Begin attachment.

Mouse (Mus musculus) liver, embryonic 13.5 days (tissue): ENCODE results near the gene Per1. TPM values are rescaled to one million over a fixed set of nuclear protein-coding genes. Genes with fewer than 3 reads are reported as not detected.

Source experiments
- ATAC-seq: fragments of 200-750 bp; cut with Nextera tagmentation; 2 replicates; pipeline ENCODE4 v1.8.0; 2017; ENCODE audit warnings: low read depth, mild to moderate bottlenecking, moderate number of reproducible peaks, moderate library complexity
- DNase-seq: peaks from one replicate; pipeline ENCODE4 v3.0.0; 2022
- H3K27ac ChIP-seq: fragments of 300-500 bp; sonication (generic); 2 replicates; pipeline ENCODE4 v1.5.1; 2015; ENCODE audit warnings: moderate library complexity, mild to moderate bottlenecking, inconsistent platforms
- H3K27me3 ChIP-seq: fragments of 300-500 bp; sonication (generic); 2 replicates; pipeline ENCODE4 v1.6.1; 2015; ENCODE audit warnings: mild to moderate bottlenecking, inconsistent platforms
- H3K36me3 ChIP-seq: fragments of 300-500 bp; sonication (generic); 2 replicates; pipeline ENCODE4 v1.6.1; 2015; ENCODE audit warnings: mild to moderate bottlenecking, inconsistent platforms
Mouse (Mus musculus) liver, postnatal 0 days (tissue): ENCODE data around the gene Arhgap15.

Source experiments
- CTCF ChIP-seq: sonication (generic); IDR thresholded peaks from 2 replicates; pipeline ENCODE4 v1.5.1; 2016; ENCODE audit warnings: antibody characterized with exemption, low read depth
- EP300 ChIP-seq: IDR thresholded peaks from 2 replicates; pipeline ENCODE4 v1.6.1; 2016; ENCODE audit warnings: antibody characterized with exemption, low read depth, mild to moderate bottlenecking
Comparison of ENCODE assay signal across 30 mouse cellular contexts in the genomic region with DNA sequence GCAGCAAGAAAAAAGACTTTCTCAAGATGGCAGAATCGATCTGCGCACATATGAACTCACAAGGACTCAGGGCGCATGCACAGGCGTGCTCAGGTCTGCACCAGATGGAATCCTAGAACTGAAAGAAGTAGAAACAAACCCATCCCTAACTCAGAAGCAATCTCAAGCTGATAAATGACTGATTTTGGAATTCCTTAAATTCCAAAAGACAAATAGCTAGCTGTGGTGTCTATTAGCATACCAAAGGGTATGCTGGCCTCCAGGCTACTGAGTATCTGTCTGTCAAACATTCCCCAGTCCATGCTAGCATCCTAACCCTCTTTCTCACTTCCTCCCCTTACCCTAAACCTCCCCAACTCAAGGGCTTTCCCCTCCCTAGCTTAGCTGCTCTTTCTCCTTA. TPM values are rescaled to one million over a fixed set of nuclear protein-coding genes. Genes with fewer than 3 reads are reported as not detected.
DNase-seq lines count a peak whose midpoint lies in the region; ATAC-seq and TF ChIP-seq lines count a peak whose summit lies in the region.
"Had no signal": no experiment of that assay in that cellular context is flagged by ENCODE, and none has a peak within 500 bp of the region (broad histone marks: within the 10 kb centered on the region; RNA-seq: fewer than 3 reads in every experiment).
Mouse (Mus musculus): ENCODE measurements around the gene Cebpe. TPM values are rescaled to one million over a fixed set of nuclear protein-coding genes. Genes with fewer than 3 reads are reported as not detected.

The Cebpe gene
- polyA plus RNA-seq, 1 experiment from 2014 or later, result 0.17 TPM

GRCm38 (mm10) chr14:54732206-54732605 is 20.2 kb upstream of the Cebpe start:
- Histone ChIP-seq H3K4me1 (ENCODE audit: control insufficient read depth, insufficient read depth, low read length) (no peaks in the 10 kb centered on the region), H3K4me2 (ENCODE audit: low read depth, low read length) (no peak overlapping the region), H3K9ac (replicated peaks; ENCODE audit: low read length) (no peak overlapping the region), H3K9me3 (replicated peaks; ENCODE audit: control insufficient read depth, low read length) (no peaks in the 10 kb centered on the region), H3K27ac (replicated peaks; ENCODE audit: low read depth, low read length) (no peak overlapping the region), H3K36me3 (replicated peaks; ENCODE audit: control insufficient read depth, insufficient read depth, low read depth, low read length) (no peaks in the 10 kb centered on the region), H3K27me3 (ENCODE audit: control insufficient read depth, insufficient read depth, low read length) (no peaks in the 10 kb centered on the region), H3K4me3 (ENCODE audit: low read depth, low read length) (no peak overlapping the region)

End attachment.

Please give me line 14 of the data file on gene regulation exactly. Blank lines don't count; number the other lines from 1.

"Had no signal": no experiment of that assay in that cellular context is flagged by ENCODE, and none has a peak within 500 bp of the region (broad histone marks: within the 10 kb centered on the region; RNA-seq: fewer than 3 reads in every experiment).